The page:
And now she has no desire to. ‘It has changed too much. I know nobody in Cuba. My whole generation is gone. I am sick of banana republics, frankly.’
‘Tony, don’t be embarrassed,’ says Herrera.
‘But you are talking to a journalist,’ says Bechara. ‘Her job is to write what you say. Do you really want her to write that you are fed up of banana republics?’
‘Shut up, Tony,’ says Herrera, taking a sip of her Scotch and water.
Although Herrera and her husband moved in artistic circles, no one caught on to the significance of her paintings. ‘There are so many people who thought what I was doing was crazy. Well, it was crazy but it’s paying now.’
Herrera herself was too diffident to promote her work. ‘I am very shy. I would die before I would do that.’ Now she finds it amusing that she was overlooked for so long.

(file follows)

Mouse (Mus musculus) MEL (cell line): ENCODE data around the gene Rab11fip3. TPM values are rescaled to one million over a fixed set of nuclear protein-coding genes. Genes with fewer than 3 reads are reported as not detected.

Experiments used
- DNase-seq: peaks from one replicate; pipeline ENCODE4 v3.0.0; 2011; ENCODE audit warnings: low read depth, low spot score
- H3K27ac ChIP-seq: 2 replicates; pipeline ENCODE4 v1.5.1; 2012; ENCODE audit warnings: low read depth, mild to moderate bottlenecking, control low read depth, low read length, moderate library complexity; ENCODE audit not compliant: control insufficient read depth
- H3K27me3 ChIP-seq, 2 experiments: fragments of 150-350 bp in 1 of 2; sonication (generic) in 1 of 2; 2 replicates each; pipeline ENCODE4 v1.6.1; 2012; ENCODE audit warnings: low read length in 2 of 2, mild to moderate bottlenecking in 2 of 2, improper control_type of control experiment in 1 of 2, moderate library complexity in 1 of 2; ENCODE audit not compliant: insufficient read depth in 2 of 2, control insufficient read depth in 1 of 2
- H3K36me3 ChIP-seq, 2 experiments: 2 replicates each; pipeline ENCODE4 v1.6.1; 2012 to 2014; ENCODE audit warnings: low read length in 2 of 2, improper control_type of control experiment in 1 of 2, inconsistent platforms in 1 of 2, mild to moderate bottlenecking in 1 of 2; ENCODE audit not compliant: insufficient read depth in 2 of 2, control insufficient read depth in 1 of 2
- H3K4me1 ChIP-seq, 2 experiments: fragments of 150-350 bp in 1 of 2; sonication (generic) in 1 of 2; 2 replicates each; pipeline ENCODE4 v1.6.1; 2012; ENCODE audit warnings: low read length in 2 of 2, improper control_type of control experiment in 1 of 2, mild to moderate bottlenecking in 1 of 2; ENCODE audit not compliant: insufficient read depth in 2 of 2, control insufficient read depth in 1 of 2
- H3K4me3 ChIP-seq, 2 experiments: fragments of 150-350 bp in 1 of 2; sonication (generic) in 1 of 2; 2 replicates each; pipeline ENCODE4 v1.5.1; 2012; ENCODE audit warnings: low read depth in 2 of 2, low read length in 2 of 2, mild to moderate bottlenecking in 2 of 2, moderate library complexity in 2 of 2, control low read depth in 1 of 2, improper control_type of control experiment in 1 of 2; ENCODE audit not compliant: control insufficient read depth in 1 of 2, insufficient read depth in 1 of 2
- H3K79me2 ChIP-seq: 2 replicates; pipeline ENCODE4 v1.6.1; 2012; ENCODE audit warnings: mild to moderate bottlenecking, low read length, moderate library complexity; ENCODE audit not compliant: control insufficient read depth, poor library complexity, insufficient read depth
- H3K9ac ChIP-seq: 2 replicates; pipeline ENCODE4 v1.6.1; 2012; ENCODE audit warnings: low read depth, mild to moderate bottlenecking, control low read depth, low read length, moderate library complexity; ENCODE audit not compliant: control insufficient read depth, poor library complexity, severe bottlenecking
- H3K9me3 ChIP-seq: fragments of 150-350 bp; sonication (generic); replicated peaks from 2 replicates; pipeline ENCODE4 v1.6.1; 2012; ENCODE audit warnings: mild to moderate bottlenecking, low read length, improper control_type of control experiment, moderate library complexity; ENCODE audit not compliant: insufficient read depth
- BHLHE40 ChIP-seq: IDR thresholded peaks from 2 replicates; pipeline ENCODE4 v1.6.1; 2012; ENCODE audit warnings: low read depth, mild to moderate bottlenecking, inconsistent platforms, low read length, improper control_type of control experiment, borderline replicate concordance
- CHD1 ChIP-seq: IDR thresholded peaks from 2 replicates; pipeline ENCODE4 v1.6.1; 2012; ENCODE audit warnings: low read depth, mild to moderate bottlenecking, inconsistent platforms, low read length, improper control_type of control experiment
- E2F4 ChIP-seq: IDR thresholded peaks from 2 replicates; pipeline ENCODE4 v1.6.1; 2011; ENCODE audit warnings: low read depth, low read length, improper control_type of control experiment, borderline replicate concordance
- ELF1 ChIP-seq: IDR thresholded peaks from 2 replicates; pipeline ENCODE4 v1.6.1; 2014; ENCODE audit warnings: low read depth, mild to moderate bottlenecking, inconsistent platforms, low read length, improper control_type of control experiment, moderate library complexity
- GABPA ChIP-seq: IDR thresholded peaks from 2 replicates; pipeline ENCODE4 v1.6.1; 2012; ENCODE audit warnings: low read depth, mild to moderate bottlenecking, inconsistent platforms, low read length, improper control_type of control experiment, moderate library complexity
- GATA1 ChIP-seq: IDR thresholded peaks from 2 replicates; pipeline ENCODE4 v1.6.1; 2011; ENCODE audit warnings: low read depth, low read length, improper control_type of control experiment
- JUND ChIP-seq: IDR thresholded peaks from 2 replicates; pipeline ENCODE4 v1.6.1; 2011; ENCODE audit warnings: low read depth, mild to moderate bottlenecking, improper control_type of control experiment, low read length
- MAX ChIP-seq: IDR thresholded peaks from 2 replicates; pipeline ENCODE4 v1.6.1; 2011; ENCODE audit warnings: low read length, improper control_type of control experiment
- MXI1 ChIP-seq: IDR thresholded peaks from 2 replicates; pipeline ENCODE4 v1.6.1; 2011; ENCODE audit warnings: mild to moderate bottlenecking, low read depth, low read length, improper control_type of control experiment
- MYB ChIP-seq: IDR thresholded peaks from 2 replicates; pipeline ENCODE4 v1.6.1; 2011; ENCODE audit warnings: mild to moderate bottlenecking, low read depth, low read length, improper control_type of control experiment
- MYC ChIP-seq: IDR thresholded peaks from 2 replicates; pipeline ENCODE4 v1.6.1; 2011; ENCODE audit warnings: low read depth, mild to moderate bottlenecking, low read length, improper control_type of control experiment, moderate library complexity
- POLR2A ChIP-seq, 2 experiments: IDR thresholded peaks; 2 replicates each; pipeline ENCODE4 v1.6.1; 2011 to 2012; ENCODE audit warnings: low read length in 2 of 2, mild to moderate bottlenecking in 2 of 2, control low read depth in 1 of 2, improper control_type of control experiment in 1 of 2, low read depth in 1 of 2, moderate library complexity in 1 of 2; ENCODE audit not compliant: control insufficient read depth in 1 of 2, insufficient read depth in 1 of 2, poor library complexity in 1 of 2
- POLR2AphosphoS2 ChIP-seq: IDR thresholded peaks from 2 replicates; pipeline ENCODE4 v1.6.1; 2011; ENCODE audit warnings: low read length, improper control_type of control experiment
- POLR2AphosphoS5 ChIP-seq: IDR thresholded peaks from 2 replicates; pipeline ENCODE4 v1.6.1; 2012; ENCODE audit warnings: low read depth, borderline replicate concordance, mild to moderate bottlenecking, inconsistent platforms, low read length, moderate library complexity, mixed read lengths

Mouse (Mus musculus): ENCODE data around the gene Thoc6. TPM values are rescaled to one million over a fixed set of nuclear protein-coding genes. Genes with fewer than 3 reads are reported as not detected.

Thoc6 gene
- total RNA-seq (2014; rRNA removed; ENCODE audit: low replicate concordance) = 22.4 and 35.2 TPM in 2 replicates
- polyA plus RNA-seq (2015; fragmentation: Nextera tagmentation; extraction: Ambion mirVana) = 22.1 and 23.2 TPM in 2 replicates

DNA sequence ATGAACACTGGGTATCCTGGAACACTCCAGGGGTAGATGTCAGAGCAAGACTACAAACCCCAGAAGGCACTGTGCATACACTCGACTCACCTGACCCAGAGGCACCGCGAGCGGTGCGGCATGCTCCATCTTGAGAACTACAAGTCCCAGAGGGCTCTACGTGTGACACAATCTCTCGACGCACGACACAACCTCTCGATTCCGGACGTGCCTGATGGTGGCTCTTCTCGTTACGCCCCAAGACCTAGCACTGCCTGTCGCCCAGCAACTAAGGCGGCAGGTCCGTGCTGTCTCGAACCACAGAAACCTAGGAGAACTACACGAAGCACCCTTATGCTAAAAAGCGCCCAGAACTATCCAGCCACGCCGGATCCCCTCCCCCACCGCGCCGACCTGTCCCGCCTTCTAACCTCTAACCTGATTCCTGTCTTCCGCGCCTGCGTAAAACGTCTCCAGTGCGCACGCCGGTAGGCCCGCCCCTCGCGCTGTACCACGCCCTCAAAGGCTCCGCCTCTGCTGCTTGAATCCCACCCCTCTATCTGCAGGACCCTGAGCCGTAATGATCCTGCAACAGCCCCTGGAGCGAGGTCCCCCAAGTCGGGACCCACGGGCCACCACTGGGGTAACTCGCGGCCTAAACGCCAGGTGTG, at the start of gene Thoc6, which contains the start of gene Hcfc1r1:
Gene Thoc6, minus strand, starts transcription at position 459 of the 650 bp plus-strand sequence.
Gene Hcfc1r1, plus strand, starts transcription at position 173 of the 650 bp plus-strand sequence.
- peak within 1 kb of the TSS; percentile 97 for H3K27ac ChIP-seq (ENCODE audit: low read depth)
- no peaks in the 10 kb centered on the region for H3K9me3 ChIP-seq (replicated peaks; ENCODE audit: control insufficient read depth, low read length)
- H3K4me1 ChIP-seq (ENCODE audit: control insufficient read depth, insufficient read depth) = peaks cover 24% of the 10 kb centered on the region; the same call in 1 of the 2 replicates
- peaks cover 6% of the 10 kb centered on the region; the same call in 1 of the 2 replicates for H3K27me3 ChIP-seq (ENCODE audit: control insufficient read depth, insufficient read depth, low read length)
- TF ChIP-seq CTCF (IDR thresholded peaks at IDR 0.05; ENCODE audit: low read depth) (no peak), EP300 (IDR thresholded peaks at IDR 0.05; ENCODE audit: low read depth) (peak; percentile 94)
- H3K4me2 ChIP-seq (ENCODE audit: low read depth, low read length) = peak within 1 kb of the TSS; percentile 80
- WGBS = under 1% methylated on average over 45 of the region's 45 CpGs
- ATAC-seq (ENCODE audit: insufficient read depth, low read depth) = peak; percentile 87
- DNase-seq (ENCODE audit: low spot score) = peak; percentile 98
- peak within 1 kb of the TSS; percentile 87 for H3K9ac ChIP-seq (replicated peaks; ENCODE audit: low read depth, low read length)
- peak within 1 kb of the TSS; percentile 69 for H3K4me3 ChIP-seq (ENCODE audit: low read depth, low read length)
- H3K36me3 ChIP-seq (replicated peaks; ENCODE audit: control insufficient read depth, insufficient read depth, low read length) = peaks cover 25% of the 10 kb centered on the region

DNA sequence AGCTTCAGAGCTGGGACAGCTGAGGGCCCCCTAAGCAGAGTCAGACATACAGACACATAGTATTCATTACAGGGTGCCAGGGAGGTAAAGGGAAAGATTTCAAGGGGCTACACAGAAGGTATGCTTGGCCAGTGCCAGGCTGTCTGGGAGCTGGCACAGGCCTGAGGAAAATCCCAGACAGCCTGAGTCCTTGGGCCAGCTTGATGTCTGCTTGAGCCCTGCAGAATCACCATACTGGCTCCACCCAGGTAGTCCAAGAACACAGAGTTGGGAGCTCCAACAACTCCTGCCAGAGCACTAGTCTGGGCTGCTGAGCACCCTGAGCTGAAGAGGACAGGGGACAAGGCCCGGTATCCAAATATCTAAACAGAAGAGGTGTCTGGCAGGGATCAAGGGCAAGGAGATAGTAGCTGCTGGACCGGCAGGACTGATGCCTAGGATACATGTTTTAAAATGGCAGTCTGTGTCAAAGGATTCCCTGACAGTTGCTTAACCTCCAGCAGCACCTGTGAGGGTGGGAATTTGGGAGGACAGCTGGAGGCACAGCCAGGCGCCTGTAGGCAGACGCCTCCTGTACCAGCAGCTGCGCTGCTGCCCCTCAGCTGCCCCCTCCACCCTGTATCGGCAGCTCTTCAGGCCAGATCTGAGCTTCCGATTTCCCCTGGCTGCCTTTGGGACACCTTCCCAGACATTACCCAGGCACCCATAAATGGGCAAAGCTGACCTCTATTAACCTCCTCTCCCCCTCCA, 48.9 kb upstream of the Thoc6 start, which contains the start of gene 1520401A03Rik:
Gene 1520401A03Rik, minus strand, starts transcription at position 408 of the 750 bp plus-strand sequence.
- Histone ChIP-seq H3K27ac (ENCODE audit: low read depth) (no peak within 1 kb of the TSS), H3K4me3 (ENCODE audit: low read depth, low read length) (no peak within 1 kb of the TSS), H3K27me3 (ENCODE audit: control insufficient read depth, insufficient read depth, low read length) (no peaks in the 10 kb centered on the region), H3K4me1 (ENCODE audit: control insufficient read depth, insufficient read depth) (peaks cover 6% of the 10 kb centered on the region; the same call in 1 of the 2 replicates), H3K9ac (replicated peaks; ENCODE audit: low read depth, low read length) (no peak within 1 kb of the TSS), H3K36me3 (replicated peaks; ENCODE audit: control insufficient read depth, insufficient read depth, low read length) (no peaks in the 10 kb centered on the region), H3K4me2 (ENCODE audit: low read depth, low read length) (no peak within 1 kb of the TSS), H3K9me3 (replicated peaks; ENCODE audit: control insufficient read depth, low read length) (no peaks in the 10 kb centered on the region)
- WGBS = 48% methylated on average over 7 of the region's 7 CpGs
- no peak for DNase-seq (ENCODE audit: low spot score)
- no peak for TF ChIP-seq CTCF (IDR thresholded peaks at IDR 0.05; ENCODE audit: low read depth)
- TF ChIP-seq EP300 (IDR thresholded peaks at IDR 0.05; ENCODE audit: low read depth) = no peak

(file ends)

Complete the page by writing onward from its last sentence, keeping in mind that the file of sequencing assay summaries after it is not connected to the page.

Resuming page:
‘The Museum of Modern Art kept going to Cuba to find artists when I was right here in New York. Why go to Cuba, for God’s sake? They should have discovered me long ago. I am happy the way things have turned out.
‘But if no one had found me I wouldn’t be unhappy either.’
It puzzles her why everyone mentions her age when discussing her work. ‘It’s ridiculous. My age has nothing to do with the painting. I have enough to cope with at my age without everyone talking about how old I am! I live in the moment.
‘My future is there waiting for me. When death happens it will happen – it can’t be that bad if everyone is doing it.’
Bechara is still fussing around her.
‘Do you want more ice?’ he asks.
‘Te voy a matar,’ growls Herrera. (‘I’m going to kill you.’)
I ask Herrera why straight lines fascinate her. She shivers with delight. ‘Ahhhh, it’s almost a physical thing. There is nothing I love more than to make a straight line. How can I explain it? It’s the beginning of all structures, really.’
And where does the line end? Herrera chuckles. ‘It doesn’t.’
‘Carmen Herrera and Peter Joseph’ is at the Lisson Gallery, London NW1, until 29 January (lissongallery.com)